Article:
1907 – 1908 Jaeger Catalog

Or, Dr. Jaeger’s Sanitary Woolen System. German doctor Gustav Jaeger had a theory. He believed that because humans were animals, the only proper fiber for human wear was animal in origin. Thus, he advocated the wearing of wool, especially as undergarments.

In 1880 he released a book on his theories, translated into English as Standardized Apparel For Health Protection. His concepts caught on, especially in Germany, where woolen underwear was being manufactured according to his ideas. In 1884, one of his devotees,  Lewis Tomalin, brought the clothing to Britain as Dr. Jaeger’s Sanitary Woollen System Co. Within a few years the clothing was made in England under the Jaeger brand.

There was a Jaeger store in London, and one was opened in New York as well, located at 306 Fifth Avenue. Most of the garments sold by Jaeger in these early years were items that were worn next to the skin. My little catalog is full of long johns, socks, undershirts and nightclothes.

Dr. Jaeger believed that dyes were harmful because the chemicals could be absorbed through the pores. Thus, most of the products sold at Jaeger were either the natural color of the wool, or were white.

Among the claims Dr. Jaeger made, was that woolen clothing protected one from disease. He had proof that the wearer was protected from cholera, small pox, measles, and the plague.

One of the few black garments offered were these equestrian tights. Women riders had been wearing trousers under their riding skirts for some time. I suppose it was just too immodest for a woman to wear the natural color because it might look like bare skin on a light-skinned woman.

In 1907, a motor scarf was necessary for those lucky enough to own an automobile. These were also offered in black and in gray.
What got me to thinking about Jaeger was the currently traveling exhibition from the FIDM Museum in Los Angeles, Sporting Fashion: Outdoor Girls 1800 to 1960. In the catalog, also called Sporting Fashion, the FIDM curators have paired a Jaeger corset with bloomers, both to be worn under a bicycling suit.
Here’s a photo from the book showing FIDM’s corset, which is quite similar to the one in my catalog.

And here’s the label from the corset. I love how the photo shows not only the label, but also the texture of the wool knit. It’s little things like this that elevate what could have been just a lot of pretty pictures (and there are plenty of those to be sure) into a very useful and appreciated resource. I highly recommend the book to anyone interested in women’s sportswear and the social history of the advance of women into the public sphere.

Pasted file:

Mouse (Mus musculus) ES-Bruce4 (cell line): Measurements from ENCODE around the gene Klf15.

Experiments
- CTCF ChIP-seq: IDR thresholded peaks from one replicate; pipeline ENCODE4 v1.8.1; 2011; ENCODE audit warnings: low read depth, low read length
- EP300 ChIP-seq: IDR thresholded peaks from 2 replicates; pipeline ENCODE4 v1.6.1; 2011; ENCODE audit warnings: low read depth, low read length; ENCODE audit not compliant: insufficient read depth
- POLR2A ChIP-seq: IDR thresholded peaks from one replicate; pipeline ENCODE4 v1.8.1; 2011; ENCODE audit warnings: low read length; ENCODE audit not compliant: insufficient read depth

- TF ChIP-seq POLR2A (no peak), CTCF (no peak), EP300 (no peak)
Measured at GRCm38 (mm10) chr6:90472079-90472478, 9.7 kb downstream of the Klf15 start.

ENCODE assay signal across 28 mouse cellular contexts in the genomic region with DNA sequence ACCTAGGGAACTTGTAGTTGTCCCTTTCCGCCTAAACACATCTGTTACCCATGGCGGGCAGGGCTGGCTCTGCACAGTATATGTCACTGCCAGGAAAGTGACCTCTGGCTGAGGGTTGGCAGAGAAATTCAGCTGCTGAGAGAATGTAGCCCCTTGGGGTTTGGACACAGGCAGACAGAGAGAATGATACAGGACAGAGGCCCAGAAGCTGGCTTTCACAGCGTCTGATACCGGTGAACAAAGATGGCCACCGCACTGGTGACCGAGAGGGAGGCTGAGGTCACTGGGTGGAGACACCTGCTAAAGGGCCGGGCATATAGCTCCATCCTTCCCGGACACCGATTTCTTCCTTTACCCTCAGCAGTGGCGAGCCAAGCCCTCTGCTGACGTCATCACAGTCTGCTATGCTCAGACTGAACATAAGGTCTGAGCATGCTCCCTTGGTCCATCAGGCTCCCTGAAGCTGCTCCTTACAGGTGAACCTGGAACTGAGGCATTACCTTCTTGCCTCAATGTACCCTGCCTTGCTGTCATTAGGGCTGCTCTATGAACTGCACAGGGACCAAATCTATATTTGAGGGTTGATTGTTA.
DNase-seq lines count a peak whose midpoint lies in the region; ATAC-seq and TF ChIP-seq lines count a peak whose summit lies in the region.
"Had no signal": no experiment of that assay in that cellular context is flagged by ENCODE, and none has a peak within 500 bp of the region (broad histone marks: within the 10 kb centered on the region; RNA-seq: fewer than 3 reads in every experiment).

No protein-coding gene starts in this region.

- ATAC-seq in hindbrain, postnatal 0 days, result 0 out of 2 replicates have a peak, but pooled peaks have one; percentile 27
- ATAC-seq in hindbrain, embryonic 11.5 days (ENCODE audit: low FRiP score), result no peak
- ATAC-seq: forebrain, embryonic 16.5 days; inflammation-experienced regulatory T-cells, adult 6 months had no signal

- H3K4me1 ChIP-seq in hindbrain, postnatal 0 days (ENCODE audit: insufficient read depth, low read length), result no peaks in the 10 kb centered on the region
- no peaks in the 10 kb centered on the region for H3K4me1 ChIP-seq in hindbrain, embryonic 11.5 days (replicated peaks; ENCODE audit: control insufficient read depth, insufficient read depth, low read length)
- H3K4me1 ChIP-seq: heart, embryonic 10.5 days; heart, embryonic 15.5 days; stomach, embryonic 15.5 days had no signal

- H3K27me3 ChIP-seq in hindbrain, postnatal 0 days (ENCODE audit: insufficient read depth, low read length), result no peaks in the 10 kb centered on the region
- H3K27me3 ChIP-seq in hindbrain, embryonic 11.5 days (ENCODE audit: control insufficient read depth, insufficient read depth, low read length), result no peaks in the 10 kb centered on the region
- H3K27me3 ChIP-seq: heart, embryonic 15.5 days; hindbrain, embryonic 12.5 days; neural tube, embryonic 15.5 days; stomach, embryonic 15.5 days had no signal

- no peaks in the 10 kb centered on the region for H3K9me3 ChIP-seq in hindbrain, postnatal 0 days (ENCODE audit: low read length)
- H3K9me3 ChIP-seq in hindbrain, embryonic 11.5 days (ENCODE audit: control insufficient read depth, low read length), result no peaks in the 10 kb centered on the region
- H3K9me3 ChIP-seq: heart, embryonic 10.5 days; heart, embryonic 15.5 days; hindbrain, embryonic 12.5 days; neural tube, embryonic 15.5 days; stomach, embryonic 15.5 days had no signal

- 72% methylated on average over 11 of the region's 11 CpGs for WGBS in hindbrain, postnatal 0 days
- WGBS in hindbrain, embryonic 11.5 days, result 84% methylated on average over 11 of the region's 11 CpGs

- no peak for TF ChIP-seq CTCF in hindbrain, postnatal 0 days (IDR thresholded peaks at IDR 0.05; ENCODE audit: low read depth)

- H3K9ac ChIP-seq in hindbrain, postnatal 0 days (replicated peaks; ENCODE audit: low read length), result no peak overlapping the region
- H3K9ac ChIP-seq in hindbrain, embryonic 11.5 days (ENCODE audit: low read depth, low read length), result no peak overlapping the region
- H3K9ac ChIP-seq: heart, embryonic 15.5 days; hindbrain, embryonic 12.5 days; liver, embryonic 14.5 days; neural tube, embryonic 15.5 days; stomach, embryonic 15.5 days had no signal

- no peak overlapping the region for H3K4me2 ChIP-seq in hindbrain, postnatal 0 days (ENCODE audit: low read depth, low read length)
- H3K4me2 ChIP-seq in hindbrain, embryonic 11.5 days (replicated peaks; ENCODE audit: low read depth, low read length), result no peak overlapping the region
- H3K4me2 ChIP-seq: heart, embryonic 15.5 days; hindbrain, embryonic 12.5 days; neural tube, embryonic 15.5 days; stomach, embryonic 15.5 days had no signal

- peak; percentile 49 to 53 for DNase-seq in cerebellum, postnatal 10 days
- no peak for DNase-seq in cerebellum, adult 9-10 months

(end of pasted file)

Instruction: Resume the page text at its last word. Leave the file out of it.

Sporting Fashion the exhibition, will not be back in Los Angeles until May, 2024. If you hurry, you can catch it at The Frick in Pittsburg (until September 26, 2021) or catch it in Memphis, TN (July 24–October 16, 2022), Davenport, IA (February 11–May 7, 2023), Utica, NY (June 17–September 17, 2023), Cincinnati, OH (October 14, 2023–January 14, 2024), or Jacksonville, FL (February 24–May 19, 2024). I plan to see it in Memphis, or possibly Cincinnati.

Sporting Fashion the book was written by FIDM curators  Kevin L. Jones and Christina M. Johnson with Kirstin Purtich. It can be ordered from the FIDM website.


Filed under Catalogs, Proper Clothing, Winter Sports

15 responses to “1907 – 1908 Jaeger Catalog

  1. What an interesting post, Lizzie! I’d heard of Jaeger but always associated with upscale British knit fashion. I see, according to Wiki, that they’re related… if that’s a proper way to think of what happened to the name. How interesting to know how & why woolen underwear got started. (Having lived in Florida I couldn’t imagine having to wear that!)
    Thank you, as always, for broadening my horizons!
    Stay safe.


  2. Thanks for this insight into the origins of Jaeger, Lizzie.

    That brand will always be of interest to me on account of having grown up with it thanks to a friend of the family who was a representative of the company and we had the very good fortune to have her spare ‘seconds’ come in our direction – either for an ultra-bargain price or even gratis…I can’t exactly recall.

    I was very fond of their roll-neck jumpers – what Americans would call sweaters – and I had one or two of them over the years when this happened. They may actually have been intended for female wear, but nobody would have noticed the difference!

    Liked by 1 person

  3. jacqstaubssyahoocom

    “Doctor heal thyself”? In any climate wool anywhere up- or-down there for under garments ?! Nice to know the Jaeger provenance.Ouch! Fun!

    Liked by 1 person

  4. I love the Jaeger story! Let’s not forget the toed stockings, either, for to cover every available morsel of skin was going to be your proof against potentially catching cholera 🙂 I’ve had occasion to skim read his treatise and he is unsurprisingly a little on the crank side but his Sanitary System took off like wildfire around the world and I discovered that even halls in tiny towns in remote parts of Australia advertised lectures on his system.


  5. Nann

    Curious: “Sanatory” and “sanitary” in the same catalog listing. Interesting how the garments allowed for the breasts.


  6. Spinsjal

    Fascinating! I have read in my fiber studies that when cotton garments became more widely available people were so pleased because they did not have to wear hot itchy woolen things in warmer weather. Less itchy commercial wool preparations are of course relatively new. Here’s an interesting article that I located online. https://www.eiu.edu/historia/Harzinski.pdf


  7. Pingback: 1892 Delineator and the Bicycling Craze | The Vintage Traveler

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